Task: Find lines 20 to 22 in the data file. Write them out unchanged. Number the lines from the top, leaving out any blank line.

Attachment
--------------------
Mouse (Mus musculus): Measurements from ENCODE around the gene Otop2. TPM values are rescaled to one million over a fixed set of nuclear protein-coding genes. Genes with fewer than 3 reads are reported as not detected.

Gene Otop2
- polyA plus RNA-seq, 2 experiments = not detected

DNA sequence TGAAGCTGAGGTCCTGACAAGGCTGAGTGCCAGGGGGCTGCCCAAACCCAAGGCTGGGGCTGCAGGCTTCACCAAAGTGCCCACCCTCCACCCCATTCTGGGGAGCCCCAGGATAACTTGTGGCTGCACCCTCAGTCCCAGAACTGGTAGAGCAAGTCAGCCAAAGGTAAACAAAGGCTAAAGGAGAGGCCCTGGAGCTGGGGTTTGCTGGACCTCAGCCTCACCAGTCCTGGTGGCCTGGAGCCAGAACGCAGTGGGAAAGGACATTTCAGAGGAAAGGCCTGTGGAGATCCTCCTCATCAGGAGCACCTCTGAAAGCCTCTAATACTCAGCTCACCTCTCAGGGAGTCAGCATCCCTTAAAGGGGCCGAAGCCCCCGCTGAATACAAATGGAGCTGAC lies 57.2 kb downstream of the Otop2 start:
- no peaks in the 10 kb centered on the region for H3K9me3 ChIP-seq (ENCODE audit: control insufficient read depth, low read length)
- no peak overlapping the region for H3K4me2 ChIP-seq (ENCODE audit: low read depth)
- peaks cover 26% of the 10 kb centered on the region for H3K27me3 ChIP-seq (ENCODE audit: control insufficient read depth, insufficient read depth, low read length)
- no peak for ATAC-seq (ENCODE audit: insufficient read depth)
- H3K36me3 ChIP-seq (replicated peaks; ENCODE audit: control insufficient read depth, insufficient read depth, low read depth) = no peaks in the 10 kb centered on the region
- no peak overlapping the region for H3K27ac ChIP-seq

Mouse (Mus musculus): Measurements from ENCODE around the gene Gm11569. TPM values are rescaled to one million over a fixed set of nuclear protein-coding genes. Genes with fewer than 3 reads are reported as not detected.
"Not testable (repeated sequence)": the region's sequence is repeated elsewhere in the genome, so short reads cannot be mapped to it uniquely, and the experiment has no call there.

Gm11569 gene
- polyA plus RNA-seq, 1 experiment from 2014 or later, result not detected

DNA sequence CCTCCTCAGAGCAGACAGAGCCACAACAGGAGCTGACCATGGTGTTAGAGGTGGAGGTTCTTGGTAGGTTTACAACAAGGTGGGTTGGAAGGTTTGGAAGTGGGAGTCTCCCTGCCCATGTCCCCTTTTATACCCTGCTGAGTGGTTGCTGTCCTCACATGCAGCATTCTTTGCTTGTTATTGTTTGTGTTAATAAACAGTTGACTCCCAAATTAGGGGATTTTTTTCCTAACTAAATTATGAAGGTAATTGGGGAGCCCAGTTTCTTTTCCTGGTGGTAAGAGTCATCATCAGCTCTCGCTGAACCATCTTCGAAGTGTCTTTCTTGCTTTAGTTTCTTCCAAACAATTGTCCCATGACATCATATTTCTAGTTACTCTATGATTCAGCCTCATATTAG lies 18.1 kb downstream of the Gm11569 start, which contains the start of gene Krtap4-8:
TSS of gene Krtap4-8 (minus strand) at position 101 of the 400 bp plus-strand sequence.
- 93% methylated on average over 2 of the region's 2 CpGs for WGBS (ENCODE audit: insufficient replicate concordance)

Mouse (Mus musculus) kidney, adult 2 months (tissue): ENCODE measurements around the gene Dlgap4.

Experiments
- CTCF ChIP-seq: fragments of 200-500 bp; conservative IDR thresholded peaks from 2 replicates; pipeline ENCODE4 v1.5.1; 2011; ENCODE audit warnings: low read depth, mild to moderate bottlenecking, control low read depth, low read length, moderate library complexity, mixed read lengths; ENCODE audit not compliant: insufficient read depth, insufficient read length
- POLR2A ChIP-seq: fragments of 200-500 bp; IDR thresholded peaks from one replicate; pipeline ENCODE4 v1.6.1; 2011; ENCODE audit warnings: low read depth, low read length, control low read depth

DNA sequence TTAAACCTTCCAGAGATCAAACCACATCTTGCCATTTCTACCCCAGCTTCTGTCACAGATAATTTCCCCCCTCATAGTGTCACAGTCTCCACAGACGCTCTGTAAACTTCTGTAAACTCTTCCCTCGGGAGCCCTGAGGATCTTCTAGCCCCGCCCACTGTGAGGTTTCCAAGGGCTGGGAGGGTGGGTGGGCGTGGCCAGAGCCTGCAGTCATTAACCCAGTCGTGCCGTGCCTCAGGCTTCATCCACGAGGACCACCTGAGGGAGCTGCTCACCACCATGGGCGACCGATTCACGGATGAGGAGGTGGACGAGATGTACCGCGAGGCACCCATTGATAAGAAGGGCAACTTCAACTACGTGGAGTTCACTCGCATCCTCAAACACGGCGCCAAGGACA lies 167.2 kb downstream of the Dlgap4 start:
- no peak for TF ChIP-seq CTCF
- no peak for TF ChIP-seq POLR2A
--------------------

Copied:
- CTCF ChIP-seq: fragments of 200-500 bp; conservative IDR thresholded peaks from 2 replicates; pipeline ENCODE4 v1.5.1; 2011; ENCODE audit warnings: low read depth, mild to moderate bottlenecking, control low read depth, low read length, moderate library complexity, mixed read lengths; ENCODE audit not compliant: insufficient read depth, insufficient read length
- POLR2A ChIP-seq: fragments of 200-500 bp; IDR thresholded peaks from one replicate; pipeline ENCODE4 v1.6.1; 2011; ENCODE audit warnings: low read depth, low read length, control low read depth

DNA sequence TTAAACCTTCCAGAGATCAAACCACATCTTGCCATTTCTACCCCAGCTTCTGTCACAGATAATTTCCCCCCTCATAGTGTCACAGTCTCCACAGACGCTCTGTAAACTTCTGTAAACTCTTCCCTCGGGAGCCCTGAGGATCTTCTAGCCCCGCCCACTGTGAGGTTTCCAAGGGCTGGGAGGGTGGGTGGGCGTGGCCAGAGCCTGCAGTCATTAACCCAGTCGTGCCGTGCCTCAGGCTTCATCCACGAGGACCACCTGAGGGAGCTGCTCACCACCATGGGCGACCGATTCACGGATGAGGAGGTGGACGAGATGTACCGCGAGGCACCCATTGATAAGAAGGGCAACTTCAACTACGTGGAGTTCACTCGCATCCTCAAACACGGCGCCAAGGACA lies 167.2 kb downstream of the Dlgap4 start: